How is it that something we are so created for, we are so broken in? God created us with the purpose of relationship. It is clear throughout the entire Bible that we are not intended to go through life alone. And this does not just apply for romantic relationships. I believe that hesitancy in that realm generally will transfer over to friend relationships. In the end, intimacy is intimacy, and if you are afraid of it, this problem is generally not held to only romantically inclined relationships. (I think the difference is that you’re not required to be as vulnerable with a friendship as with a romantic relationship.)
Eight years ago, for my birthday, one of my dear friends gave me an empty journal she had decorated for me with pictures, sayings and so on. It’s the journal that I use to record special occasions, significant verses, quotes, poems, etc. On the first page, she wrote me a letter that I’ve read several times over throughout the years. Part of what she wrote is, “Look to God for perfection, not people. But never cease to believe that there is good in them. Never lose faith in the possibility that whoever you met yesterday could be a blessing today and a lasting friend tomorrow. …. Find your confidence in God alone. But remember, He has not made you to be alone, rather, He has made you for fellowship. No man is an island! Love without reserve. That is what we are made for! We were made to reflect God. And God is a God of unconditional-free-love.”
What she wrote is true, and it represents a life-long struggle for me.
Genesis 2: 18a “Then the LORD God said, ‘It is not good for the man to be alone.’” And we can take this to only refer to marriage, but as Adam was the only human around at the time, I think it speaks far more to the relational aspect for which God created us. We are meant to be in relation with those around us, to be vulnerable, to be real, to be engaged with emotions, faith, life. None of us should walk through life alone. However, there is, in my opinion, a greater intimacy that you can have in marriage. Two becoming one is not something that happens in friendships.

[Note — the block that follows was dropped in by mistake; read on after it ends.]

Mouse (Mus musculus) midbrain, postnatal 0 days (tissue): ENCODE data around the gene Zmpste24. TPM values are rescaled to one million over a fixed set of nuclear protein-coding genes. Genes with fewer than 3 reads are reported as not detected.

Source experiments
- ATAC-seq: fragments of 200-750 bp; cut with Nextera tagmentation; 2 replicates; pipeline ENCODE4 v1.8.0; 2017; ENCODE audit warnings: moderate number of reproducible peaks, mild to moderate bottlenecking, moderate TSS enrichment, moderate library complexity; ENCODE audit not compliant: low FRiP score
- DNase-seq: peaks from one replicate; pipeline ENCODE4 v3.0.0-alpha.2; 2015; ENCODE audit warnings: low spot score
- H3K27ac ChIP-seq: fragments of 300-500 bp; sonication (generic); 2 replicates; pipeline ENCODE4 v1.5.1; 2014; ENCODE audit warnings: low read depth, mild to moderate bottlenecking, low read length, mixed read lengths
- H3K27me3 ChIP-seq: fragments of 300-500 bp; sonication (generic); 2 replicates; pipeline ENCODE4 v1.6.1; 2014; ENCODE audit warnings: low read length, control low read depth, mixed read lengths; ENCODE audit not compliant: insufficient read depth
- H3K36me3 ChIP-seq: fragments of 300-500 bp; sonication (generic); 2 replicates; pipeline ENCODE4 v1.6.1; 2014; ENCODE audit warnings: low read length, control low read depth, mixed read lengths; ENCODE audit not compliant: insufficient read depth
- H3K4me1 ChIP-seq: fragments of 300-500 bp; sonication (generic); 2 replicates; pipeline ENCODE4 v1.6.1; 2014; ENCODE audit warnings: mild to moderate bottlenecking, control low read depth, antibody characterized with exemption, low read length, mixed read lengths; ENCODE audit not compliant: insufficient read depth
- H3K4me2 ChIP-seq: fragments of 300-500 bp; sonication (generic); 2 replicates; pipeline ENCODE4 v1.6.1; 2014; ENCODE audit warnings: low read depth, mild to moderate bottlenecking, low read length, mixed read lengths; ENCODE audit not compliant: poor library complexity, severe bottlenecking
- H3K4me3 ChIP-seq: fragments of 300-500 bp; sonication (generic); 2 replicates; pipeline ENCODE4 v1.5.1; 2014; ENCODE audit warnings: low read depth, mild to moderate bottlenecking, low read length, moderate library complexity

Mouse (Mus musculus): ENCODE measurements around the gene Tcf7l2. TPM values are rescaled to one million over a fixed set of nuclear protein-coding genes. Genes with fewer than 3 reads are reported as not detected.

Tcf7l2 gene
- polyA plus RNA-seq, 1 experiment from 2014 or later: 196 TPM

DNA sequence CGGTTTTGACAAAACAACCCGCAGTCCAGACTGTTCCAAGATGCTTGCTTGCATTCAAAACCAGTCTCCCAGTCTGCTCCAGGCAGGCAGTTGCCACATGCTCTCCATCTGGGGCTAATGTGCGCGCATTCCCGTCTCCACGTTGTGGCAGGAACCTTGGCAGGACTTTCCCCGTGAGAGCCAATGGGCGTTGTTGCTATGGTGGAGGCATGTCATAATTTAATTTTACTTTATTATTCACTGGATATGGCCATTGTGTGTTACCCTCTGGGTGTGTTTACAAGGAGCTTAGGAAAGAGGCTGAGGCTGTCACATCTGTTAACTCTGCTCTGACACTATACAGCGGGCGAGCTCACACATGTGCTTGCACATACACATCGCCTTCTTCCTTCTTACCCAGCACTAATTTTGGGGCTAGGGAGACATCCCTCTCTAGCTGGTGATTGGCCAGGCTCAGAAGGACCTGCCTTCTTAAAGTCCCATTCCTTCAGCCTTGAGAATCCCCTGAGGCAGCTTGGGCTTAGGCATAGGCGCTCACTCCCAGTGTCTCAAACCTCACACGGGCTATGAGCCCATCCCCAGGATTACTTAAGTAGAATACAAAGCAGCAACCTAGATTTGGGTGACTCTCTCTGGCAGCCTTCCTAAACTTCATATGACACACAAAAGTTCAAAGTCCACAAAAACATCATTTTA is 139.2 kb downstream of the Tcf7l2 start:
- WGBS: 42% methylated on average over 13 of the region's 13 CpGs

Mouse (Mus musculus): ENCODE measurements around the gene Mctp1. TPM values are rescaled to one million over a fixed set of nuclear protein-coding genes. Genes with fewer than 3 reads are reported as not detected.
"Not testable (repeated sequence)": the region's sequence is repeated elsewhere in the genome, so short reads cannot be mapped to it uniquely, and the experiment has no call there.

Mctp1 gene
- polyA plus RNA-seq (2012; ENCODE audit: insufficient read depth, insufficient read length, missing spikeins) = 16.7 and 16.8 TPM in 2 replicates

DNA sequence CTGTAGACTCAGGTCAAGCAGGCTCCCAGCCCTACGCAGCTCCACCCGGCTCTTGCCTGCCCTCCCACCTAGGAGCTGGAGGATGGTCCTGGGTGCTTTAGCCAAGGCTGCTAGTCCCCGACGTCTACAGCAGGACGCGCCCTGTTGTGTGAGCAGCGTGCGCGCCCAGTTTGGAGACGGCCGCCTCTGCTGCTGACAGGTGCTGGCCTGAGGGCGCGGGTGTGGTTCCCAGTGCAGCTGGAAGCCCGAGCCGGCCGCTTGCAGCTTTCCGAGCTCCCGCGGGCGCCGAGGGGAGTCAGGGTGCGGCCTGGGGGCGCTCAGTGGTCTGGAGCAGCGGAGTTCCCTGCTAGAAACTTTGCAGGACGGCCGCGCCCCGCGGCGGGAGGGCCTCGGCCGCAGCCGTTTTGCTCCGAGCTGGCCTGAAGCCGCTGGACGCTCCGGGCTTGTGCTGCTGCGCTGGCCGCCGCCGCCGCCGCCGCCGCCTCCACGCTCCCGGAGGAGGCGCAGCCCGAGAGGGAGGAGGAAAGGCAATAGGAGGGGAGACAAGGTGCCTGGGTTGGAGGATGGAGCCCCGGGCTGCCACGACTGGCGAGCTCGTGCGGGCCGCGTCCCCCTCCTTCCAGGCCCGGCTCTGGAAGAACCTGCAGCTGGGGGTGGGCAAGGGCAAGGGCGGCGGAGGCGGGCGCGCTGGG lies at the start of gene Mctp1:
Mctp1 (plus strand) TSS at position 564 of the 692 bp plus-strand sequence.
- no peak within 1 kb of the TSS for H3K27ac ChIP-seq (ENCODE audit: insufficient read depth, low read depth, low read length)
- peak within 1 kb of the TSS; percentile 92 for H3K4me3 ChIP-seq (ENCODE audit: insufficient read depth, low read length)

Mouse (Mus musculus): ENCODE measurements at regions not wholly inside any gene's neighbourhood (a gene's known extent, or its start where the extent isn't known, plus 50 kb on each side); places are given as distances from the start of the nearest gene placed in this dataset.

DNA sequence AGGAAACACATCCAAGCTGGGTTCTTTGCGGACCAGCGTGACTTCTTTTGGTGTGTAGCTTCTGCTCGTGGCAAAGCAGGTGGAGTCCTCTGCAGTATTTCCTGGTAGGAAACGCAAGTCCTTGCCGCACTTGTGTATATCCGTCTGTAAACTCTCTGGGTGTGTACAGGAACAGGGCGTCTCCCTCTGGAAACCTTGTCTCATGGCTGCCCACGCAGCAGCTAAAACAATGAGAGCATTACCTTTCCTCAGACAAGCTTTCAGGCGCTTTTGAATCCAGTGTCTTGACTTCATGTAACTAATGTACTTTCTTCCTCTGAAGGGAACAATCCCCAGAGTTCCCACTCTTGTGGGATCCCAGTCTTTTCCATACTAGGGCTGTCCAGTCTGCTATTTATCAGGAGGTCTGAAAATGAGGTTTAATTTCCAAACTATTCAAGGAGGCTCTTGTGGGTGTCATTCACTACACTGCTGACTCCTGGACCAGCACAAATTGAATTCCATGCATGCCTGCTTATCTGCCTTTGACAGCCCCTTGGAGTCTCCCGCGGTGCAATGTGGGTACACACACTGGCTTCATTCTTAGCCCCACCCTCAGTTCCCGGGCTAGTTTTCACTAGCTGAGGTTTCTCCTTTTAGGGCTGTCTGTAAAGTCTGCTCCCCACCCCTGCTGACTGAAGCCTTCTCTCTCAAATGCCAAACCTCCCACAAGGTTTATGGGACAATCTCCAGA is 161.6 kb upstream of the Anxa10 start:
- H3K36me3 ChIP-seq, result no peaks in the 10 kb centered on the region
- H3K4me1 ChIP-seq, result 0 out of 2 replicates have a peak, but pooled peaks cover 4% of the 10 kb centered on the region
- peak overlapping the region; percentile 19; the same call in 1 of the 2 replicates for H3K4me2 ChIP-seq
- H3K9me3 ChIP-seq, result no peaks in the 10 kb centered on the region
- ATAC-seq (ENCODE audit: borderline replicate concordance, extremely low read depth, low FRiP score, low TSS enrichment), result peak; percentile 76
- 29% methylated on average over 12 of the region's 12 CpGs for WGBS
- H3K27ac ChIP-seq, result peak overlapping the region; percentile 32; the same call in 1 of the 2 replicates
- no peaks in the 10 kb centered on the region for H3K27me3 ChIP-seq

Clearly, so clearly, this is something God is working on in my life… In just the past month, I am amazed at how much it has come up. And I am trying my best to listen and to learn.
I certainly am not referring to anything in the academic sense, although trust me, I am learning a lot academically. Rather, it is becoming clear to me that, once again, my principle purpose in being here is not necessarily to get a degree (although that, also, is true), but that I am here to grow and learn, personally.
It is comical to me that I will tell people, and actually believe, that I am an open book. This is true if you are one of the chosen few whom I have decided to trust and confide in, but even then, there are times where I am rarely forthcoming. So, what has been pointed out to me recently are all of my walls.
Now, I thought I got rid of a lot of walls in Bible college, and those who knew me then and before can attest to that truth. But apparently God still wants more.
I can tell when I’m projecting a false front, when I’m doing my best to keep people at an arm’s length. It’s just that I almost have no control over those moments when being vulnerable feels like baring my soul to people who will only take that information and use it against me. Clearly that is rarely going to be true, and while one should be careful with what one shares and to whom, there is more benefit in allowing oneself to be true inside and out.
My inside person is not always who the outside sees. Not half as often as it should be. Any hint of threat (in my mind) and I immediately shut down and tuck away. But generally, these threats are only perceived, not real at all.
I’m going to work on it. I suppose like everything else, it’s practice.